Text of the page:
Not Stupid

To my liberal friends:
I keep running into this “conservatives (by which they generally mean anyone the speaker thinks is not far left liberal/progressive) are stupid/uneducated” idea.  And, frankly, the constant refrain is making you look bad.
Look, you and I disagree on political philosophy. Fine. We have different priorities on what we consider important. But this “conservatives are stupid/ignorant/uneducated” meme is getting old.

My degree is in physics. I graduated Summa Cum Laude.  I work in “cutting edge” technology (Atomic Force Microscopy, one of the enabling technologies to nanotechnology). I am also a bona-fide “rocket scientist” ( and have presented at space development conferences and seen concepts that I pioneered (commercial, manned, suborbital flight) go from paper to hardware reality.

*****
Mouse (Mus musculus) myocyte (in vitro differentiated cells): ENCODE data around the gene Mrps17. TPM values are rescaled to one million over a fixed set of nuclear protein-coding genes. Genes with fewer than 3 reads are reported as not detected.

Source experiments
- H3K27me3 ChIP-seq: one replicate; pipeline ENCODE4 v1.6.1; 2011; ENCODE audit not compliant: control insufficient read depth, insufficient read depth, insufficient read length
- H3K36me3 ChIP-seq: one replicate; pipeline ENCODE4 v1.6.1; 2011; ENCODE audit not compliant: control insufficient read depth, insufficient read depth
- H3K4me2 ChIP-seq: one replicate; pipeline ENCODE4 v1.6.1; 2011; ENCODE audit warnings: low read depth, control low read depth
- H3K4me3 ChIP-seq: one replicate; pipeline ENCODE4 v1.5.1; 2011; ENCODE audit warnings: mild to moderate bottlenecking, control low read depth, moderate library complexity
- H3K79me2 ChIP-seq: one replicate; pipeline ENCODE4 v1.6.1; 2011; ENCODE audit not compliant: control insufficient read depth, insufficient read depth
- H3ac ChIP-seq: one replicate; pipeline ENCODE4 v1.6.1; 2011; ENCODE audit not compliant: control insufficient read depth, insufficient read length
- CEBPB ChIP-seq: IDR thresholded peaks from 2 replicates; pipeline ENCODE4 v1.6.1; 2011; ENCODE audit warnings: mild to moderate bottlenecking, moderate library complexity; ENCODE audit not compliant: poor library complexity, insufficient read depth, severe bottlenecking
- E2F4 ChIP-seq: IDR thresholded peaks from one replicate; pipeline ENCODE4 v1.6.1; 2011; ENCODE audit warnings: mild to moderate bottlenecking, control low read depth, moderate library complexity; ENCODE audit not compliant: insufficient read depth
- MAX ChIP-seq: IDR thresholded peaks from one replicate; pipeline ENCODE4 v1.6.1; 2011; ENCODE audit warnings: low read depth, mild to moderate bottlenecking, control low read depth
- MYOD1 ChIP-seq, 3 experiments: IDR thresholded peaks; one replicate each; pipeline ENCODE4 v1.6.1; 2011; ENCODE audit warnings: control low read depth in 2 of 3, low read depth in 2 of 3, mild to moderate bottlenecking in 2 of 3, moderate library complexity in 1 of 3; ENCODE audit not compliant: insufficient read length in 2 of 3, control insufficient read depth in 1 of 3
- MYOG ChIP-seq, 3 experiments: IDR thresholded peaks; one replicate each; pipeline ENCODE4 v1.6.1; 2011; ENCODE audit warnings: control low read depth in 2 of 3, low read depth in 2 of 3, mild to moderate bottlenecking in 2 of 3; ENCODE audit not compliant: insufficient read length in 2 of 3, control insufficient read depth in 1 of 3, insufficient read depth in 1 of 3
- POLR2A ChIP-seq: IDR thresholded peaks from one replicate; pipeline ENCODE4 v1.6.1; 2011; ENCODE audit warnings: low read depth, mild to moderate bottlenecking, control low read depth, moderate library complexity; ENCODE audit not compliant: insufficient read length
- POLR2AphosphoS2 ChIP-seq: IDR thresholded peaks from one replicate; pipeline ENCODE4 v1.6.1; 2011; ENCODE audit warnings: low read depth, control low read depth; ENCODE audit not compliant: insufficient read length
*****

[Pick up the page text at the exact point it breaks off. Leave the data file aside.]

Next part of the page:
I am not stupid, or ignorant, or uneducated. I just happen to think that “liberty” trumps “security.” That the best social program for the poor is a job. That a strong, vibrant, growing economy benefits everyone, rich and poor alike, that “government stimulus” is only able to put money into the economy that it took out of it in the first place and therefore does not help on any except the shortest of terms and actively harms the economy in the long term, and that the government should actually follow the Constitution, that something that is important enough that it must be done even if the Constitution doesn’t allow it, then amend. the. Constitution. to allow it.